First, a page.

John Milton

1608 - 1674

A Quote by John Milton on philosophy and wisdom

Vain wisdom all, and false philosophy.

John Milton (1608 - 1674)

Source: Paradise Lost. Book ii. Line 565.

Contributed by: Zaady

A Quote by John Milton on books, fatherhood, learning, lies, motherhood, mountains, purity, saints, truth, and tyranny

Avenge, O Lord, Thy slaughtered saints, whose bones Lie scattered on the Alpine mountains cold; Ev'n them who kept Thy truth so pure of old, When all our fathers worshipped stocks and stones, Forget not: In Thy book record their groans Who were Thy sheep, and in their ancient fold Slain by the bloody Piemontese that rolled Mother with infant down the rocks. Their moans The vales redoubled to the hills, and they To Heav'n. Their martyred blood and ashes sow O'er all th' Italian fields, where still doth sway The triple tyrant; that from these may grow A hundred-fold, who having learned Thy way Early may fly the Babylonian woe.

John Milton (1608 - 1674)

Source: Sonnet XVIII, On the late Massacre in Piemont

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A Quote by John Milton on good and men

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None But such as are good men can give good things, And that which is not good, is not delicious To a well-govern'd and wise appetite.

John Milton (1608 - 1674)

Source: Comus

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A Quote by John Milton on paradise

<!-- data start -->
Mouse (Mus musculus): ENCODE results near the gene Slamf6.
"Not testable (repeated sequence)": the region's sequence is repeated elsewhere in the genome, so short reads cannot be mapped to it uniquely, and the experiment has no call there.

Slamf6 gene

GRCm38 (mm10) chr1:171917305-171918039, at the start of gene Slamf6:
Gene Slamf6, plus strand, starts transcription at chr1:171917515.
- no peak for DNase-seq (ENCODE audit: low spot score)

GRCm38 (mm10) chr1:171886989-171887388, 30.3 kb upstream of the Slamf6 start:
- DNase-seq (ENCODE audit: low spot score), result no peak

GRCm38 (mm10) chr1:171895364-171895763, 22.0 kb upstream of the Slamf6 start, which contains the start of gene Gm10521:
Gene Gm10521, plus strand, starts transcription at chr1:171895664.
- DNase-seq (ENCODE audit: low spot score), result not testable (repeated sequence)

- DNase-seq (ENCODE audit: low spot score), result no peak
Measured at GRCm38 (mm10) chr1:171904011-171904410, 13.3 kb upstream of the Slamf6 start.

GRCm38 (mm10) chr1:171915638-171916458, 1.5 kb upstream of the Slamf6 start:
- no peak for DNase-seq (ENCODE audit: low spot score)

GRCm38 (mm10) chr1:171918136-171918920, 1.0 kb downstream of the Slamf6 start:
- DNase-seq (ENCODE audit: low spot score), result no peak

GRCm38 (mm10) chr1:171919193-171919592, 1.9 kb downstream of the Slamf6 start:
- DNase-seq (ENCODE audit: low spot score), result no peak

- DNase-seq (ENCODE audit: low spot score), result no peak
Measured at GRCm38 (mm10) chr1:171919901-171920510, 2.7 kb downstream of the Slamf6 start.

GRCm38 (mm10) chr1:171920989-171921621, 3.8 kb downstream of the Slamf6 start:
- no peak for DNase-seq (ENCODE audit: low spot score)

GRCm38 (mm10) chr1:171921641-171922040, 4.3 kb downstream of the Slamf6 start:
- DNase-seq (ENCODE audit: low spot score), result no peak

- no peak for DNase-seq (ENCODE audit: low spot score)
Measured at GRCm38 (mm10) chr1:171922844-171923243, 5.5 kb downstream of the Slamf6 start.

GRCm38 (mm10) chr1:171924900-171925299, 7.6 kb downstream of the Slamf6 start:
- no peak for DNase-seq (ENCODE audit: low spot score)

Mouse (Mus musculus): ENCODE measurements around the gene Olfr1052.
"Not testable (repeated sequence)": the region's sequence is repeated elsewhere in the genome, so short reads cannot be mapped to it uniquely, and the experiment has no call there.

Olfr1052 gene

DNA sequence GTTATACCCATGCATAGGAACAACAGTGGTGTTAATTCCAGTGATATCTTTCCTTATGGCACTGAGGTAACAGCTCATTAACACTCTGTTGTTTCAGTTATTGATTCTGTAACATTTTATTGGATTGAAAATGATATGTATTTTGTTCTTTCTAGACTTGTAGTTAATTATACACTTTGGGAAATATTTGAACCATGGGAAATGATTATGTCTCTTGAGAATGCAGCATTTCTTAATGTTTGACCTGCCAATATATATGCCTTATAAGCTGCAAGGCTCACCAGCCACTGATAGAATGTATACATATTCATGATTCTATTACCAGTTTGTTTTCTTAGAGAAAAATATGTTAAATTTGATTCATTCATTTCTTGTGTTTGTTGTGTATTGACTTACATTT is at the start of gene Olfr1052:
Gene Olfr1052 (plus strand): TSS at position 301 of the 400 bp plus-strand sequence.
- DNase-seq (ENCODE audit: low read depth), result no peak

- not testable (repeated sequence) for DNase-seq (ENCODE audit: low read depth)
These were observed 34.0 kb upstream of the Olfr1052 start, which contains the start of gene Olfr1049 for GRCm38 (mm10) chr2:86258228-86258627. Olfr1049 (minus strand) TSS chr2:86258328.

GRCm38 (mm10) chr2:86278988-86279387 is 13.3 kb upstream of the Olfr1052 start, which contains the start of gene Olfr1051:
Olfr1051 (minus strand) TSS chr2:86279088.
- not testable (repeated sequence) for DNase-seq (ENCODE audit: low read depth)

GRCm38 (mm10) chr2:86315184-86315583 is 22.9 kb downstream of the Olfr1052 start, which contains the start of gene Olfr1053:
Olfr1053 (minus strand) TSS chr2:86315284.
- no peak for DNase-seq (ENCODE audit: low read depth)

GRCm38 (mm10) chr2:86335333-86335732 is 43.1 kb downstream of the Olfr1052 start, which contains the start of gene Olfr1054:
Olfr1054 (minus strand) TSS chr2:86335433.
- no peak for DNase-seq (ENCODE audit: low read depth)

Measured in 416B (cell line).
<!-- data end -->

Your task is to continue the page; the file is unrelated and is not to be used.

Then wilt thou not be loath To leave this Paradise, but shalt possess A Paradise within thee, happier far.

John Milton (1608 - 1674)

Source: Paradise Lost

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A Quote by John Milton on heaven and hell

Better to rule in Hell than to serve in Heaven.

John Milton (1608 - 1674)

Contributed by: Zaady

A Quote by John Milton on heaven and hell

Better to reign in hell than serve in heaven.

John Milton (1608 - 1674)

Source: Paradise Lost

Contributed by: Zaady

A Quote by John Milton on angels, evil, god, and hypocrisy

For neither man nor angel can discern Hypocrisy, the only evil that walks Invisible, except to God alone.

John Milton (1608 - 1674)

Source: Paradise Lost

Contributed by: Zaady

A Quote by John Milton on argument, blindness, clarity, conscience, contentment, day, friendship, guidance, heart, hope, idleness, liberty, losing, nobility, thought, women, and world

Cyriac, this three years' day these eyes, though clear, To outward view, of blemish or of spot, Bereft of light, their seeing have forgot; Nor to their idle orbs doth sight appear Of sun, or moon, or star, throughout the year, Or man, or woman. Yet I argue not Against Heav'n's hand or will, nor bate a jot Of heart or hope; but still bear up and steer Right onward. What supports me, dost thou ask? The conscience, Friend, t' have lost them overplied In liberty's defence, my noble task, Of which all Europe rings from side to side. This thought might lead me through the world's vain mask Content, though blind, had I no better guide.

John Milton (1608 - 1674)

Source: Sonnet XXII, To The Same (Cyriac Skinner)

Contributed by: Zaady

A Quote by John Milton on deed, justice, and words

Just deeds are the best answer to injurious words.

John Milton (1608 - 1674)

Contributed by: Zaady

A Quote by John Milton on desires, good, knowledge, learning, men, necessity, and writing

Where there is much desire to learn, there of necessity will be much arguing, much writing, many opinions; for opinion in good men is but knowledge in the making.

John Milton (1608 - 1674)

Source: Areopagitica

Contributed by: Zaady

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